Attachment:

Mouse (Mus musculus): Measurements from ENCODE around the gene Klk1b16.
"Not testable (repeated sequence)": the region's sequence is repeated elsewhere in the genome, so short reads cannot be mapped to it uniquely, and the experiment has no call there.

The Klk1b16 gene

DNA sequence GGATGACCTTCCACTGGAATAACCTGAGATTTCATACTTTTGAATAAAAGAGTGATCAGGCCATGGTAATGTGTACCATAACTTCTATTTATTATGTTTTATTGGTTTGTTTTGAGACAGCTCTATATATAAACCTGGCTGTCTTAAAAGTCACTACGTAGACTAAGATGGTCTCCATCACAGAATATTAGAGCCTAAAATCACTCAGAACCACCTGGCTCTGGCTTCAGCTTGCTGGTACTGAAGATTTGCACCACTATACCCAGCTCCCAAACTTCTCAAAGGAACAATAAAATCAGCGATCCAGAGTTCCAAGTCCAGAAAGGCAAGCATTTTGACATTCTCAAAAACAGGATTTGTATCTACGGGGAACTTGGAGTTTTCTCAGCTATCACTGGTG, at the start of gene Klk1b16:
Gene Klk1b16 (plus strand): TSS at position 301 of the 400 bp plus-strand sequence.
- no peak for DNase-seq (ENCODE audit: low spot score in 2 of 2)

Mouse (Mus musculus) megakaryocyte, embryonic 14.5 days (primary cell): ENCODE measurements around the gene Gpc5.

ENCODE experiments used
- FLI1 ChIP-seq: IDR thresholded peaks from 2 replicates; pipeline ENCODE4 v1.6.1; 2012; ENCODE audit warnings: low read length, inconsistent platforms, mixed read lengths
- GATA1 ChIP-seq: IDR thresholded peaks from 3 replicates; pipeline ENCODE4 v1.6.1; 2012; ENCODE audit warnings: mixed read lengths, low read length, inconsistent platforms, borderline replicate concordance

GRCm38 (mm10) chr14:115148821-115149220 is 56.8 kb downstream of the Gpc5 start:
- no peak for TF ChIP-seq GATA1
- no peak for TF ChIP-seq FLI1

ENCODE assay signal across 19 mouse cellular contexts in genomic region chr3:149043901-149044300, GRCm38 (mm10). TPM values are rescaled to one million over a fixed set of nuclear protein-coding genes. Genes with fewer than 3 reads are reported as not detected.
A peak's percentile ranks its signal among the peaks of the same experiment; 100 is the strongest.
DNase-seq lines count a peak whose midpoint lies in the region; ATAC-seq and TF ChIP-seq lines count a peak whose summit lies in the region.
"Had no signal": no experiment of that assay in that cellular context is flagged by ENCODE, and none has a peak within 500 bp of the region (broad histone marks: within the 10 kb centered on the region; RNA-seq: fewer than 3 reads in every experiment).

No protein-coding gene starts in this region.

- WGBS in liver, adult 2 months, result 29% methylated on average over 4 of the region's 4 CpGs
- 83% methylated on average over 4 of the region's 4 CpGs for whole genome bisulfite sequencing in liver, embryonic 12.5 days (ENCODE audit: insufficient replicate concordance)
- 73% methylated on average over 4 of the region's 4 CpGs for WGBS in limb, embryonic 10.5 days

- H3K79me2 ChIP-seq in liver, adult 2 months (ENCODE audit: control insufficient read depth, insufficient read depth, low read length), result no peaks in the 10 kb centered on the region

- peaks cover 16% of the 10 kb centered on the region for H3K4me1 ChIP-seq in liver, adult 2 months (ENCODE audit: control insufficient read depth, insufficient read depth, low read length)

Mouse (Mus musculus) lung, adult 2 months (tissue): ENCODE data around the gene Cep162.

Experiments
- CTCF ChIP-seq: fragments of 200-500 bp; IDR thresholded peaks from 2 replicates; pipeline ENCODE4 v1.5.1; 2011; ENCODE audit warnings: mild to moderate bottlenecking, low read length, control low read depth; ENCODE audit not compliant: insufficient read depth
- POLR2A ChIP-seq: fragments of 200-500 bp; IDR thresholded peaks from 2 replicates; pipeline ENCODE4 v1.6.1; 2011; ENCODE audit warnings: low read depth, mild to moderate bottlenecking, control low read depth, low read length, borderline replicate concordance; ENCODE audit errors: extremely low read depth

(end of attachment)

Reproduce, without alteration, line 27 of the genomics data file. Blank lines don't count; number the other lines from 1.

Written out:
- POLR2A ChIP-seq: fragments of 200-500 bp; IDR thresholded peaks from 2 replicates; pipeline ENCODE4 v1.6.1; 2011; ENCODE audit warnings: low read depth, mild to moderate bottlenecking, control low read depth, low read length, borderline replicate concordance; ENCODE audit errors: extremely low read depth